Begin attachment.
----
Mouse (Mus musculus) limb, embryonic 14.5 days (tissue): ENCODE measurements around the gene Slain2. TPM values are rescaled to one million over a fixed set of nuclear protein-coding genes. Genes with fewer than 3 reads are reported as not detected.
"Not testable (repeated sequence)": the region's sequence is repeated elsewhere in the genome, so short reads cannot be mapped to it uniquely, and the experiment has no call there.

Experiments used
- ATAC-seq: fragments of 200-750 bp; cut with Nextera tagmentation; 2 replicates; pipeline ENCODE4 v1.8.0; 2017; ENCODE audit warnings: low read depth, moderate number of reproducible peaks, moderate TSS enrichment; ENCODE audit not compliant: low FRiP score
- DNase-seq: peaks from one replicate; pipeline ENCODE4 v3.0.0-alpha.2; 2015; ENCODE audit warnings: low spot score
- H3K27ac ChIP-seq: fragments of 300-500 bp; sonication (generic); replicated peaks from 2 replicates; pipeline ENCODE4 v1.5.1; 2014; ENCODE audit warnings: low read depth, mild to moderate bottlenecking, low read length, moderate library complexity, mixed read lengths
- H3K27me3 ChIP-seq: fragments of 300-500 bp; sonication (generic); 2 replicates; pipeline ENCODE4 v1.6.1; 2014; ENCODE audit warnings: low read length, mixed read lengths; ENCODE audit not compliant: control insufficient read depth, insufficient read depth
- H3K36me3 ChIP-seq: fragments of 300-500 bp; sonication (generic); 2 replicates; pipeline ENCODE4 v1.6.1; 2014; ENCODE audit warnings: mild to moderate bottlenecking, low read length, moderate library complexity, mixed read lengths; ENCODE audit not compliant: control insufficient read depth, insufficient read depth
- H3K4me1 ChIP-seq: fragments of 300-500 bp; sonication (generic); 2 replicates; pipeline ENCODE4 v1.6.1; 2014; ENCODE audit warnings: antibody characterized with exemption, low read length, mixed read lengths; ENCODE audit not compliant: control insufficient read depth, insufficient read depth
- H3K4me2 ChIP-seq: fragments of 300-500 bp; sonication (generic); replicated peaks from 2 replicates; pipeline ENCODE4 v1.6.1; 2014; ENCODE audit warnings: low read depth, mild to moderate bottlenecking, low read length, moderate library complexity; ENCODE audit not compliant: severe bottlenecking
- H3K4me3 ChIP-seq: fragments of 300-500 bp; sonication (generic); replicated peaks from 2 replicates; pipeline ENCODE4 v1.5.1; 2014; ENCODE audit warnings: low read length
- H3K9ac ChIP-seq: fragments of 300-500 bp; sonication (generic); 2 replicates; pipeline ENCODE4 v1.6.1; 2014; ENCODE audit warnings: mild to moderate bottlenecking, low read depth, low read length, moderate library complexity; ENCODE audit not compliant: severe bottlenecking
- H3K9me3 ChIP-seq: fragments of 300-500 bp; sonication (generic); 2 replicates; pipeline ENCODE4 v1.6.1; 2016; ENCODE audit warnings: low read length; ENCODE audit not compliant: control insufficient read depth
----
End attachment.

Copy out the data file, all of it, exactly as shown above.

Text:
Mouse (Mus musculus) limb, embryonic 14.5 days (tissue): ENCODE measurements around the gene Slain2. TPM values are rescaled to one million over a fixed set of nuclear protein-coding genes. Genes with fewer than 3 reads are reported as not detected.
"Not testable (repeated sequence)": the region's sequence is repeated elsewhere in the genome, so short reads cannot be mapped to it uniquely, and the experiment has no call there.

Experiments used
- ATAC-seq: fragments of 200-750 bp; cut with Nextera tagmentation; 2 replicates; pipeline ENCODE4 v1.8.0; 2017; ENCODE audit warnings: low read depth, moderate number of reproducible peaks, moderate TSS enrichment; ENCODE audit not compliant: low FRiP score
- DNase-seq: peaks from one replicate; pipeline ENCODE4 v3.0.0-alpha.2; 2015; ENCODE audit warnings: low spot score
- H3K27ac ChIP-seq: fragments of 300-500 bp; sonication (generic); replicated peaks from 2 replicates; pipeline ENCODE4 v1.5.1; 2014; ENCODE audit warnings: low read depth, mild to moderate bottlenecking, low read length, moderate library complexity, mixed read lengths
- H3K27me3 ChIP-seq: fragments of 300-500 bp; sonication (generic); 2 replicates; pipeline ENCODE4 v1.6.1; 2014; ENCODE audit warnings: low read length, mixed read lengths; ENCODE audit not compliant: control insufficient read depth, insufficient read depth
- H3K36me3 ChIP-seq: fragments of 300-500 bp; sonication (generic); 2 replicates; pipeline ENCODE4 v1.6.1; 2014; ENCODE audit warnings: mild to moderate bottlenecking, low read length, moderate library complexity, mixed read lengths; ENCODE audit not compliant: control insufficient read depth, insufficient read depth
- H3K4me1 ChIP-seq: fragments of 300-500 bp; sonication (generic); 2 replicates; pipeline ENCODE4 v1.6.1; 2014; ENCODE audit warnings: antibody characterized with exemption, low read length, mixed read lengths; ENCODE audit not compliant: control insufficient read depth, insufficient read depth
- H3K4me2 ChIP-seq: fragments of 300-500 bp; sonication (generic); replicated peaks from 2 replicates; pipeline ENCODE4 v1.6.1; 2014; ENCODE audit warnings: low read depth, mild to moderate bottlenecking, low read length, moderate library complexity; ENCODE audit not compliant: severe bottlenecking
- H3K4me3 ChIP-seq: fragments of 300-500 bp; sonication (generic); replicated peaks from 2 replicates; pipeline ENCODE4 v1.5.1; 2014; ENCODE audit warnings: low read length
- H3K9ac ChIP-seq: fragments of 300-500 bp; sonication (generic); 2 replicates; pipeline ENCODE4 v1.6.1; 2014; ENCODE audit warnings: mild to moderate bottlenecking, low read depth, low read length, moderate library complexity; ENCODE audit not compliant: severe bottlenecking
- H3K9me3 ChIP-seq: fragments of 300-500 bp; sonication (generic); 2 replicates; pipeline ENCODE4 v1.6.1; 2016; ENCODE audit warnings: low read length; ENCODE audit not compliant: control insufficient read depth